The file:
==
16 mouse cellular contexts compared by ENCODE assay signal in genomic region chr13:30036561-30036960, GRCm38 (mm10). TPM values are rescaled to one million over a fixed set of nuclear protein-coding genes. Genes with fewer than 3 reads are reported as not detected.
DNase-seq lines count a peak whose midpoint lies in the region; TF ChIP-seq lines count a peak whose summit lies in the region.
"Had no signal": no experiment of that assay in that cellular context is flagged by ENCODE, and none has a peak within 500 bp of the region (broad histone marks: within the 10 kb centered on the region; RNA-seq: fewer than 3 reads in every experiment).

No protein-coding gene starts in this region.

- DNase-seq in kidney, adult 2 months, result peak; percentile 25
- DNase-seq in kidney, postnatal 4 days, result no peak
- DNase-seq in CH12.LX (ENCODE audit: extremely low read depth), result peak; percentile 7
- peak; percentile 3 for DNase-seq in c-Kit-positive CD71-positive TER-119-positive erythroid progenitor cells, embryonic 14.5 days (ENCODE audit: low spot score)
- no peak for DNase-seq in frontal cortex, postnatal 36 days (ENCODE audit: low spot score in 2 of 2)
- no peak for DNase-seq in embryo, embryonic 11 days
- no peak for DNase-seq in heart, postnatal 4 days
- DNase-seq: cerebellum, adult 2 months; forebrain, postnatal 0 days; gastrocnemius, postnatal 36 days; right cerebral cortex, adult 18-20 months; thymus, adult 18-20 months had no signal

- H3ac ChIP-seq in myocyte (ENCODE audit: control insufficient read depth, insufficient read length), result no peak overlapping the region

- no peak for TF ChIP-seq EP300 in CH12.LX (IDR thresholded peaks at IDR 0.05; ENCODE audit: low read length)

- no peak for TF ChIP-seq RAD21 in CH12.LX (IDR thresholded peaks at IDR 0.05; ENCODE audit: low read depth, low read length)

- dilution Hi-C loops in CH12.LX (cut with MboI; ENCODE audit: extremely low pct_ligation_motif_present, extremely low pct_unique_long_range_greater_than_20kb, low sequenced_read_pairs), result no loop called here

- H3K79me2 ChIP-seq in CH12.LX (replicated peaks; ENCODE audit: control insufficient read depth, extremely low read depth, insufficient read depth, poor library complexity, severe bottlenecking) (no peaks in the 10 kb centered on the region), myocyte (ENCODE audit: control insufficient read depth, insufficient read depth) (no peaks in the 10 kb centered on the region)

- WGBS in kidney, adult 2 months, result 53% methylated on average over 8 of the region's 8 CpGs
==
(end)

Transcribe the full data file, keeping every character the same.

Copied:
16 mouse cellular contexts compared by ENCODE assay signal in genomic region chr13:30036561-30036960, GRCm38 (mm10). TPM values are rescaled to one million over a fixed set of nuclear protein-coding genes. Genes with fewer than 3 reads are reported as not detected.
DNase-seq lines count a peak whose midpoint lies in the region; TF ChIP-seq lines count a peak whose summit lies in the region.
"Had no signal": no experiment of that assay in that cellular context is flagged by ENCODE, and none has a peak within 500 bp of the region (broad histone marks: within the 10 kb centered on the region; RNA-seq: fewer than 3 reads in every experiment).

No protein-coding gene starts in this region.

- DNase-seq in kidney, adult 2 months, result peak; percentile 25
- DNase-seq in kidney, postnatal 4 days, result no peak
- DNase-seq in CH12.LX (ENCODE audit: extremely low read depth), result peak; percentile 7
- peak; percentile 3 for DNase-seq in c-Kit-positive CD71-positive TER-119-positive erythroid progenitor cells, embryonic 14.5 days (ENCODE audit: low spot score)
- no peak for DNase-seq in frontal cortex, postnatal 36 days (ENCODE audit: low spot score in 2 of 2)
- no peak for DNase-seq in embryo, embryonic 11 days
- no peak for DNase-seq in heart, postnatal 4 days
- DNase-seq: cerebellum, adult 2 months; forebrain, postnatal 0 days; gastrocnemius, postnatal 36 days; right cerebral cortex, adult 18-20 months; thymus, adult 18-20 months had no signal

- H3ac ChIP-seq in myocyte (ENCODE audit: control insufficient read depth, insufficient read length), result no peak overlapping the region

- no peak for TF ChIP-seq EP300 in CH12.LX (IDR thresholded peaks at IDR 0.05; ENCODE audit: low read length)

- no peak for TF ChIP-seq RAD21 in CH12.LX (IDR thresholded peaks at IDR 0.05; ENCODE audit: low read depth, low read length)

- dilution Hi-C loops in CH12.LX (cut with MboI; ENCODE audit: extremely low pct_ligation_motif_present, extremely low pct_unique_long_range_greater_than_20kb, low sequenced_read_pairs), result no loop called here

- H3K79me2 ChIP-seq in CH12.LX (replicated peaks; ENCODE audit: control insufficient read depth, extremely low read depth, insufficient read depth, poor library complexity, severe bottlenecking) (no peaks in the 10 kb centered on the region), myocyte (ENCODE audit: control insufficient read depth, insufficient read depth) (no peaks in the 10 kb centered on the region)

- WGBS in kidney, adult 2 months, result 53% methylated on average over 8 of the region's 8 CpGs